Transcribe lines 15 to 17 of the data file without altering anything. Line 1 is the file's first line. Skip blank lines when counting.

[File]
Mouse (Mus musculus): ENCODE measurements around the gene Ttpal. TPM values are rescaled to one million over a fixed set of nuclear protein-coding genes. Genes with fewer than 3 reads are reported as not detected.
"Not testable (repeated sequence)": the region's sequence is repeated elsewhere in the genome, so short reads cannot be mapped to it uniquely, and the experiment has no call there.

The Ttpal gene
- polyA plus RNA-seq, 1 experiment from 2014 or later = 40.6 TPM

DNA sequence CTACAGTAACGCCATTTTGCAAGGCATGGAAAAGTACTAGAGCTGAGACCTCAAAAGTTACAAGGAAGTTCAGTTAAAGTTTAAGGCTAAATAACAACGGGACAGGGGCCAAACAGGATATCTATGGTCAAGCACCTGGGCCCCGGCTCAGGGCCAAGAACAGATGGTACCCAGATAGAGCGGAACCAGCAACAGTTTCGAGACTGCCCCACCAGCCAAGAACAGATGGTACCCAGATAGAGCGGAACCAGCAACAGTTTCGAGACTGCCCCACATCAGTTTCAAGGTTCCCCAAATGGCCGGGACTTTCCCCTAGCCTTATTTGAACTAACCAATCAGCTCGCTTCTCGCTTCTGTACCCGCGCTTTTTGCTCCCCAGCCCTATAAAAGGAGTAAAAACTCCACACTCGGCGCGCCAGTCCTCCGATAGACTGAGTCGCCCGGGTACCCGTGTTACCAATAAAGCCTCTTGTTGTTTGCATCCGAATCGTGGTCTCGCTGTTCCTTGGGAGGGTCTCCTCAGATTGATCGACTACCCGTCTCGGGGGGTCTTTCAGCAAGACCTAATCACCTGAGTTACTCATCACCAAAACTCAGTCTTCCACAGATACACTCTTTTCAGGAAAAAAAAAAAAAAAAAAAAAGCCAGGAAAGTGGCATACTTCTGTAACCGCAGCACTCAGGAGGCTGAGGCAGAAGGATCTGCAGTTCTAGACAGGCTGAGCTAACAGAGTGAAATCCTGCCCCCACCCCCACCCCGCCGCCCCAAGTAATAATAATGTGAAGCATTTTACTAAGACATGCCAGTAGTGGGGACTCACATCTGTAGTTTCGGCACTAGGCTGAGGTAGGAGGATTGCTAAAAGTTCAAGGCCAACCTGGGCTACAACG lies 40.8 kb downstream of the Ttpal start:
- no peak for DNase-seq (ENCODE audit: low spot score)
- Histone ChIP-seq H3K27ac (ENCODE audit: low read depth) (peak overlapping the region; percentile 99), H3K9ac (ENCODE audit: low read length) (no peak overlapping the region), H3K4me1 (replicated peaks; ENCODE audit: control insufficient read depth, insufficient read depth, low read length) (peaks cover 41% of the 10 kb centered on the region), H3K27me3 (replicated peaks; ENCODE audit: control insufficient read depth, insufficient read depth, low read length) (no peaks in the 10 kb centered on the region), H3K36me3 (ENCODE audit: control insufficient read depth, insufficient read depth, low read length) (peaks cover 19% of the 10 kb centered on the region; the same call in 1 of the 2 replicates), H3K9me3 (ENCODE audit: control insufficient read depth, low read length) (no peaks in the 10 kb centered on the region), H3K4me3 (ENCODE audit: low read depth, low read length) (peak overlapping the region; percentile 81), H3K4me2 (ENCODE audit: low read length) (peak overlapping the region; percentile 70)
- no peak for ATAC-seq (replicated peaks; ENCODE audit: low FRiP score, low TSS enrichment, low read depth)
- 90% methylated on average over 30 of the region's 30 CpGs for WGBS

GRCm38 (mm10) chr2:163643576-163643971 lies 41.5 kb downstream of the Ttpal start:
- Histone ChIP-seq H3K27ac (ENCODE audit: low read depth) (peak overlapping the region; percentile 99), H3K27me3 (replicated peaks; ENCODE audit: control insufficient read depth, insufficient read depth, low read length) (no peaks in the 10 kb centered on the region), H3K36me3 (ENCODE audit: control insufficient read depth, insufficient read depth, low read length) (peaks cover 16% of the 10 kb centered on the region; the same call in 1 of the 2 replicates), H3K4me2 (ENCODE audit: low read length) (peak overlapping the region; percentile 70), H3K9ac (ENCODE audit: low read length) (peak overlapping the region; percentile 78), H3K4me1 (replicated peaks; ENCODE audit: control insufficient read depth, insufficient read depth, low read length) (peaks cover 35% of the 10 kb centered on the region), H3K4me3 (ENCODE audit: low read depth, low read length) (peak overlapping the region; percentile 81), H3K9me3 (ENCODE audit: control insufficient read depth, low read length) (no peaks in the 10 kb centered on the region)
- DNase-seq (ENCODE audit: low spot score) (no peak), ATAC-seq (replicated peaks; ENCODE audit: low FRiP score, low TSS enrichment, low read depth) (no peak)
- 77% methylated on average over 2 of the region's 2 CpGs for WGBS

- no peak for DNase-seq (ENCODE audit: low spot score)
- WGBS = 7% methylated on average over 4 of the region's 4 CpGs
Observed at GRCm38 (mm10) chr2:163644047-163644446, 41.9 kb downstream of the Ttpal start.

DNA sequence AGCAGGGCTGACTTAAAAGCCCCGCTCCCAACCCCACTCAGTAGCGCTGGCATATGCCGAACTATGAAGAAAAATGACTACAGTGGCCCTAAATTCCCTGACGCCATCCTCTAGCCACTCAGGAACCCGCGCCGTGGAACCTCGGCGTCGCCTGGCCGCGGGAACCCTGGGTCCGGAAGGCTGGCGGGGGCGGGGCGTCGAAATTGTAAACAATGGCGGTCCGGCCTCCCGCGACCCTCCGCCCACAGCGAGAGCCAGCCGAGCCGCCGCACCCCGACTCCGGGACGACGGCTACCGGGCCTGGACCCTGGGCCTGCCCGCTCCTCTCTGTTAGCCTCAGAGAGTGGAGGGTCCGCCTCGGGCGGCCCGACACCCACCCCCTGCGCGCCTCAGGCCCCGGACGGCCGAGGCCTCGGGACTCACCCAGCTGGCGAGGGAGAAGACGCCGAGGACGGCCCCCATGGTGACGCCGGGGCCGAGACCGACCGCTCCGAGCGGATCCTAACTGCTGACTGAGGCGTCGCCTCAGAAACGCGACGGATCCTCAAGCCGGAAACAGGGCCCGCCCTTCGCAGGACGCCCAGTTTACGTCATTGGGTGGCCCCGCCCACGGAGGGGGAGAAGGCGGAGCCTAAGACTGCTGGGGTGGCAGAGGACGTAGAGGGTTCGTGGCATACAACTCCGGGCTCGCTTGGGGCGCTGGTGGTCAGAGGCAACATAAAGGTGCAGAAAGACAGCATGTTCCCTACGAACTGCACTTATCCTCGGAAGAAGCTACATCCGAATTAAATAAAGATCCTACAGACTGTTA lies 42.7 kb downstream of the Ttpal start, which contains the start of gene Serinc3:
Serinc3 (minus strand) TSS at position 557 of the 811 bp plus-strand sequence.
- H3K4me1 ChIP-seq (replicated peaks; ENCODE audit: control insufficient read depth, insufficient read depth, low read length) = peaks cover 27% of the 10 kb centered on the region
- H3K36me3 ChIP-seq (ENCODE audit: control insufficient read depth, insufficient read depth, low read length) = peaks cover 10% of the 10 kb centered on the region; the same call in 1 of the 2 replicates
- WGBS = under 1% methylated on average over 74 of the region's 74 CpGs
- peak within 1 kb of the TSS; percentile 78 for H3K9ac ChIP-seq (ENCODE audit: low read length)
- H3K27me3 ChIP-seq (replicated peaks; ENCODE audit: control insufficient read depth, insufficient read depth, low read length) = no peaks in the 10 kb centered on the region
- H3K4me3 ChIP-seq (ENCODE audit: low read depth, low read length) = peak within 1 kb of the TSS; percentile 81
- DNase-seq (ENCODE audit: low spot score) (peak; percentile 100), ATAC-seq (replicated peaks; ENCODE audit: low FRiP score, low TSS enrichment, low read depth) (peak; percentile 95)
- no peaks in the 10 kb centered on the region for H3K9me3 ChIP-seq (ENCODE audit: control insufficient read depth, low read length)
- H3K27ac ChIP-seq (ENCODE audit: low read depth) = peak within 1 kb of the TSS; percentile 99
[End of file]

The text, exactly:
- WGBS = 7% methylated on average over 4 of the region's 4 CpGs
Observed at GRCm38 (mm10) chr2:163644047-163644446, 41.9 kb downstream of the Ttpal start.

DNA sequence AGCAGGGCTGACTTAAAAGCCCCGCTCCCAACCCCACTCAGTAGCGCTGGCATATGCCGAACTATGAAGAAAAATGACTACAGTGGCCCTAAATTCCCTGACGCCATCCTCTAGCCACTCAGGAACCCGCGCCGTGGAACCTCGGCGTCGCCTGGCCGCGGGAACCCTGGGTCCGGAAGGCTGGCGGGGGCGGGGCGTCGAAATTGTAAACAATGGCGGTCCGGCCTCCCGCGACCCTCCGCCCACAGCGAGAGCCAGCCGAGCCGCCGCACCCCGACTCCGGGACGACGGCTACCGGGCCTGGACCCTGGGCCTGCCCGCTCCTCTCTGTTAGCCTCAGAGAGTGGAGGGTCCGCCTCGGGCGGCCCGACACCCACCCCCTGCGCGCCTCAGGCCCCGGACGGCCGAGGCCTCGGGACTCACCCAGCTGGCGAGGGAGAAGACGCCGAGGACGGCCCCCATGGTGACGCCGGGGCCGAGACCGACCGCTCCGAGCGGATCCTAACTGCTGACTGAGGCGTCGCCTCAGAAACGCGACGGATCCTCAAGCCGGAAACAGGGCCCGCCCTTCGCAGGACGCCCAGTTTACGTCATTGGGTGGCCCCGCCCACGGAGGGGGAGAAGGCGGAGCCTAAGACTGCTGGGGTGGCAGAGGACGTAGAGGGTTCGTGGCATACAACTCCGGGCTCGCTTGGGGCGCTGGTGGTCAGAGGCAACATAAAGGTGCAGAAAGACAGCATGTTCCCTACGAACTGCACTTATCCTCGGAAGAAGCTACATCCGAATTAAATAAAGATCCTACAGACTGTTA lies 42.7 kb downstream of the Ttpal start, which contains the start of gene Serinc3: